I had a recent discussion with Ryan, owner of San Jose’s Lemmon Percussion about the image of a beat-up looking vintage drum set, versus the image of a beat-up looking vintage electric guitar. We agreed that a beat-up vintage guitar looks cool, because it’s been played so much and has earned its right to passage. As for the beat-up old drum set no matter how vintage, rusted hardware, tarnished cymbals and chipped paint on wooden hoops just makes a drum set look neglected. It’s like looking at an classic car that needs some TLC and a new paint job to help it come to life.

With this in mind, I pulled out my old 1964 Ludwig Black Diamond trap set and am detailing it in preparation for an upcoming blues gig. I have begun with what would seem to be the simple task, the polishing of cymbals. I first flashed back to the nightmare of a time when I polished my cymbals for the first time–it was indeed a nightmare. Over the years, I’ve learned some definite do’ss and dont’ss where cymbal polishing is concerned. These tips will save you time and frustration.

I suppose if you really want to go crazy you can use a powered buffer, but I recommend you still use the following as a guideline.

Product: You can use just about any cymbal cleaner available at music stores, but I use basic BRASSO brand brass cleaner, which you can pick up at any local market or drug store. It’s less expensive then cymbal cleaner and does a great job.


  1. Of course read the cleaning product directions
  2. Suit Up! It’s going to get dirty quick. Wearing household cleaning gloves and work clothes is a must. The stuff that comes off in the cleaning process is nasty, and will make your skin smell and feel really funky.
  3. Do this job outside or in the garage. Cloths used in the cleaning process will get very dirty and create a strong odor. Your work area will also get dirty, so prep a large flat work surface area and cover it with plastic, cardboard or butcher paper.
  4. Apply the cleaner with a dry cloth or paper towel. Apply in small sections and with the grain of the cymbal. I reiterate, SMALL SECTIONS WITH THE GRAIN OF THE CYMBAL. I work on each section of the cymbal like it’s in pieces of a pie. This will save you time! Bigger sections are not better. You’ll spend more time having to go back over your work.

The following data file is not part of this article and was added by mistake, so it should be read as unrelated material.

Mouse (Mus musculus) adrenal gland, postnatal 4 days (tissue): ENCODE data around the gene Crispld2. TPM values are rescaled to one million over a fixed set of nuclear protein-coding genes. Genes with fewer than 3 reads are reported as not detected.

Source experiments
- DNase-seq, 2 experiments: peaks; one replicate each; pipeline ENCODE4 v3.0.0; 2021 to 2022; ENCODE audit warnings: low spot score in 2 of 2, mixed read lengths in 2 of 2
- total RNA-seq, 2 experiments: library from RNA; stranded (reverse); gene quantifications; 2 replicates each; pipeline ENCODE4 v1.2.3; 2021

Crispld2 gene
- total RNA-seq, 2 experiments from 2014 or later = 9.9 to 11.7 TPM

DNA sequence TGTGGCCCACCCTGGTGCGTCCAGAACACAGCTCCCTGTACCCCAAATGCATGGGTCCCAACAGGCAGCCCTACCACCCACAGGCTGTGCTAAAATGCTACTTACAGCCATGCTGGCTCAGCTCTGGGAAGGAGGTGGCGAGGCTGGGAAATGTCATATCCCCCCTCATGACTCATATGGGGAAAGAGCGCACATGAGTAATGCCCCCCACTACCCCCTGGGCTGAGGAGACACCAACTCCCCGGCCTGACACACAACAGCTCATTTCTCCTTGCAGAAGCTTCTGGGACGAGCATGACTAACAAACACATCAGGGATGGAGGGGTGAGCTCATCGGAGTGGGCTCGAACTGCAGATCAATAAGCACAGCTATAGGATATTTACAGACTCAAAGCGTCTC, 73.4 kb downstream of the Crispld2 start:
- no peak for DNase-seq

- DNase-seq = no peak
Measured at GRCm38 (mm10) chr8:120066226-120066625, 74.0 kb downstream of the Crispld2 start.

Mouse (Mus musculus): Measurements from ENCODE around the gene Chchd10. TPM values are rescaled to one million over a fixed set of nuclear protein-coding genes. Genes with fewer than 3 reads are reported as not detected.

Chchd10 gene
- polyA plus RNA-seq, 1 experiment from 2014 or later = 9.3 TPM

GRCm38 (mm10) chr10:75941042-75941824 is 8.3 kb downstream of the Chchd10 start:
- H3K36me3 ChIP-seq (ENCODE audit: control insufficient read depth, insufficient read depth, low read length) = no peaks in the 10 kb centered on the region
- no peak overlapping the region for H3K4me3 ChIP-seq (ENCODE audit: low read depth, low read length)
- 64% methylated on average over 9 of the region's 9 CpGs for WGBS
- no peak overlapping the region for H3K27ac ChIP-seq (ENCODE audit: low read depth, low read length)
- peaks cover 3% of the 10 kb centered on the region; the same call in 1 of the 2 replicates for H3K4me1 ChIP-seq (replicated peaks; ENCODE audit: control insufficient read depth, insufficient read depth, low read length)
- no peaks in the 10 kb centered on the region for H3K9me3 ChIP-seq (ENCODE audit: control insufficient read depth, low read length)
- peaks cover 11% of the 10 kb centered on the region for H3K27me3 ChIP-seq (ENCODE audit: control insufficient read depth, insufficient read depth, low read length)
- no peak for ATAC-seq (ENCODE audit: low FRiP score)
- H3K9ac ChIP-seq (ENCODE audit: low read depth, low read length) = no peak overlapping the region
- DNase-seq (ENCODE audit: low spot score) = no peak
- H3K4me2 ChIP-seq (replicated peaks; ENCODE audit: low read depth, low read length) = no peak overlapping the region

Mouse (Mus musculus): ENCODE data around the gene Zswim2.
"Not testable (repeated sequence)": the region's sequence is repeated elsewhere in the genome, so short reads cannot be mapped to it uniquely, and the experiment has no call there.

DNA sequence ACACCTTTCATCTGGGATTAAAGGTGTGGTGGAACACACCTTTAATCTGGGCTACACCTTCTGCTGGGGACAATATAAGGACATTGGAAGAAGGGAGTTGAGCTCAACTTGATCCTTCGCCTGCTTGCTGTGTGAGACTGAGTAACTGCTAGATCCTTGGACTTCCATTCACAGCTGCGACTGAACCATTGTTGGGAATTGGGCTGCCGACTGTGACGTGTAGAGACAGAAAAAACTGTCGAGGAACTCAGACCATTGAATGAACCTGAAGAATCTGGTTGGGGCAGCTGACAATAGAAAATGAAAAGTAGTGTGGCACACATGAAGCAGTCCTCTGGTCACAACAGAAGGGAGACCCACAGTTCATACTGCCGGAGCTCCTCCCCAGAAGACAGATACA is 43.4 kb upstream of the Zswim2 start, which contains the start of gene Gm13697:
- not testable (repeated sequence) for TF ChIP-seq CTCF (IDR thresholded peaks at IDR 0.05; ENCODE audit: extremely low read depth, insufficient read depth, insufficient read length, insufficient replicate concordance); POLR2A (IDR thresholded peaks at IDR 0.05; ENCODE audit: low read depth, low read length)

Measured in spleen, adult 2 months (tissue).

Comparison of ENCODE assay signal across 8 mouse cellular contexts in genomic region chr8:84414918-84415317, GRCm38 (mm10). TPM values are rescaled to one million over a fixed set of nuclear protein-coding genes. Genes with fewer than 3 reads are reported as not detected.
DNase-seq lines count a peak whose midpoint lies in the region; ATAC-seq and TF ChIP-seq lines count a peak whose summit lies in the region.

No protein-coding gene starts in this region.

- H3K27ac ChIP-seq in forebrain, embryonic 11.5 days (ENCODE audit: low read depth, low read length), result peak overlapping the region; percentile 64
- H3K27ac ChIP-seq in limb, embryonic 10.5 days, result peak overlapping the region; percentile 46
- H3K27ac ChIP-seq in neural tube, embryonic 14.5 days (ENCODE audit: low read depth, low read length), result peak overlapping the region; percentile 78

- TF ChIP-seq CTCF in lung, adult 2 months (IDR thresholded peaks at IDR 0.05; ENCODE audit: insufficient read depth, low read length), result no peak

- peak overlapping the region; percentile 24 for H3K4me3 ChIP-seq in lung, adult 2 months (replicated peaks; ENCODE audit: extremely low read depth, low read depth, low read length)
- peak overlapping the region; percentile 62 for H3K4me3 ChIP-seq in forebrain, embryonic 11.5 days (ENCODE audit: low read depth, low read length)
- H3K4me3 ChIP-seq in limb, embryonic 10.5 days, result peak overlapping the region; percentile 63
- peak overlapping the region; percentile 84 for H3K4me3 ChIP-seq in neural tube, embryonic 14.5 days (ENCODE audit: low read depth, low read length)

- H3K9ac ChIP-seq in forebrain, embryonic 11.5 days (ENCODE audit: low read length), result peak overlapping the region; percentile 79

5. Keep the cleaning product wet when applying. Immediately after applied, get a clean soft cloth or paper towel and rub very hard to remove the product and tarnish. This is KEY to doing the job right–put lots of elbow grease into it!
  6. Overlap your sections to avoid creating lines of demarcation
  7. A second or third application is optional, but I have found in some cases it doesn’t improve the shine.


  1. DO NOT LET THE PRODUCT DRY! I can’t emphasize this enough. As soon as you apply it on the pie shaped section, get a new dry cloth and start rubbing it off. This is the key to speed and ease
  2. Don’t apply the product to the whole cymbal at once. The process will take a great deal longer and you’ll waste lots of time trying to get the dry product off once it has dried.
  3. Don’t do this task when you are tired. It takes a lot of arm strength, and if you have a lot of cymbals it will be a lot of hard work.

Using these tips, you’re polished cymbals will make your whole kit shine. That shine is what I like to call the symbol of a shining cymbal.

G. Brandau

Before AND After